Social media insights, including safeguarding (23/04/2020)

Lindsay Wright, Digital Media and Resources Lead in the Diocesan Board of Education, has also produced some information about social media that may be useful for parishes.

The advice can be read for general information but has a particular slant towards younger people.

It gives some insight into the main current social media platforms: what they are, what they do etc; some general points on how to use social media.

It also includes a section on the importance of safeguarding in a social media context. 

You can download the full document by clicking here

Using technology and copyright (21/04/2020)

Please note that under current Church of England guidelines, livestreaming or pre-recording of services may not take place in church buildings. However there are many imaginative solutions to this, for example livestreaming from home.

There is excellent advice on how to livestream here (including copyright implications):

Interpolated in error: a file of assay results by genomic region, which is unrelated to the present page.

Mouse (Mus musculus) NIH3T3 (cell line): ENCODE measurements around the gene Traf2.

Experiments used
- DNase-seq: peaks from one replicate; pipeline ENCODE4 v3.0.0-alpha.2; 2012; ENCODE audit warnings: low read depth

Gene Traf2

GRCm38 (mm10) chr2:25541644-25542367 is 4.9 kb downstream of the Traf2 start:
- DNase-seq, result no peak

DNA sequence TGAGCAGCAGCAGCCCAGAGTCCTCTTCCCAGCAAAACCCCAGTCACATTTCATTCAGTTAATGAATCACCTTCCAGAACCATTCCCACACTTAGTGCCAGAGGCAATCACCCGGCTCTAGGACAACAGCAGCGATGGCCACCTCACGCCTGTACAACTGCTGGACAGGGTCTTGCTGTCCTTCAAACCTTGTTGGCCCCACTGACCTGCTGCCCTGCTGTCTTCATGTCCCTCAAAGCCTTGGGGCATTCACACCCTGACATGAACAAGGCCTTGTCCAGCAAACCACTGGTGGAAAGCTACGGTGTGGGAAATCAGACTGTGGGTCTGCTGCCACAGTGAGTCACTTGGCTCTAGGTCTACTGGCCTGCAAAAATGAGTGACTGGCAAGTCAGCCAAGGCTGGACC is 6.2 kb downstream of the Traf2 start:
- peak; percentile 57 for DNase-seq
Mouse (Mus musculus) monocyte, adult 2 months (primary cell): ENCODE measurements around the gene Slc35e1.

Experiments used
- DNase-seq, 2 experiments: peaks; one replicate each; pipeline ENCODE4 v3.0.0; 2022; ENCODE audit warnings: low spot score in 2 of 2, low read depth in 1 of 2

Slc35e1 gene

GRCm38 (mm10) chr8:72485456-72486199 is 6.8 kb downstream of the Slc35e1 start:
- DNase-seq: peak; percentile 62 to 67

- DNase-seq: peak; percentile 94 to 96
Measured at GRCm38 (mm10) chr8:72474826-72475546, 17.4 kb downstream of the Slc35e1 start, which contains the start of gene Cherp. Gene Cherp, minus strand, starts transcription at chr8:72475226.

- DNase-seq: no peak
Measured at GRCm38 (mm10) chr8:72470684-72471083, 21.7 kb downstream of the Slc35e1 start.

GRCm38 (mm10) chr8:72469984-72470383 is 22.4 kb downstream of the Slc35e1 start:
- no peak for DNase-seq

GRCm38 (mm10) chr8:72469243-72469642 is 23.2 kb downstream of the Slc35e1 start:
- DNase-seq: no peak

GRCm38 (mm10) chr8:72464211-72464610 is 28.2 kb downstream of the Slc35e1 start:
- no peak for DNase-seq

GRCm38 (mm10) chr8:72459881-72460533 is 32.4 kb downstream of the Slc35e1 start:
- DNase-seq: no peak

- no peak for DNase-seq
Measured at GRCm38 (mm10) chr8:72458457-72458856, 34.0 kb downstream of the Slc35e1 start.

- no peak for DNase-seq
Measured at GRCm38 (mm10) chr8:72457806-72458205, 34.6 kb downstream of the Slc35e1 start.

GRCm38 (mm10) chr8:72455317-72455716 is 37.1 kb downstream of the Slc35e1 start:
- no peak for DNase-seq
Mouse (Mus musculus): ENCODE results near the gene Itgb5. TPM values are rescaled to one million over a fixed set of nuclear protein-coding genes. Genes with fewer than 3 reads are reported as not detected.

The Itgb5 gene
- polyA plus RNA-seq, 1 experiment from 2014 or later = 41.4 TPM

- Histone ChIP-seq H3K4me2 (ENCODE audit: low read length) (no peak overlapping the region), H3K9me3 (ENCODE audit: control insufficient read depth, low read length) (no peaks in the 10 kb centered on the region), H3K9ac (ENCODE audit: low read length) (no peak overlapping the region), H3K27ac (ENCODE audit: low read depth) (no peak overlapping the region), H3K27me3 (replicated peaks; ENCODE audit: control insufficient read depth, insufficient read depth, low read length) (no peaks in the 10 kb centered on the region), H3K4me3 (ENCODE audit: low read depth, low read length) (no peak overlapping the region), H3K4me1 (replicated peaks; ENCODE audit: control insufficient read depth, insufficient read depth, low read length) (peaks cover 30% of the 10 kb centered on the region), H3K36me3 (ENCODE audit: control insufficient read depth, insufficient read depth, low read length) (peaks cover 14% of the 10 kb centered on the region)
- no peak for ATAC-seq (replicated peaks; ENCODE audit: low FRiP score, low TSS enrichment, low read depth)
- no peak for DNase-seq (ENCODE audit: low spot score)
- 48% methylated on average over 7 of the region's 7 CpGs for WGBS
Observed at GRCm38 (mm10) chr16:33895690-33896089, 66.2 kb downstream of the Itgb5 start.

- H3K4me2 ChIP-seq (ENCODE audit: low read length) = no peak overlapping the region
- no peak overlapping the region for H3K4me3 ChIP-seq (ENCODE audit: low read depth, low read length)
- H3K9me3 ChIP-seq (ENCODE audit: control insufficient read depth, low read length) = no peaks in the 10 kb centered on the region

We have people in the diocese who can advise you with recording/streaming your services. Please contact Diocesan Communications Manager, Ronnie Semley via if you would like to be put in contact with someone. 

Further important copyright advice

This further advice is extracted from the filming advice document (link in the filming advice section above) ...

Copyright is something of a minefield but some things are clear:

You can’t simply use a track of music or video or image in a video or any other kind of broadcast without permission. Some copyright free material is available online if you look carefully. But if it doesn’t say ‘copyright free’ or ‘no licence required’ assume you can’t use it without permission.

You can’t simply sing a song, unless you have personally written it, in a live or recorded video (for example a worship service) without permission or a relevant licence.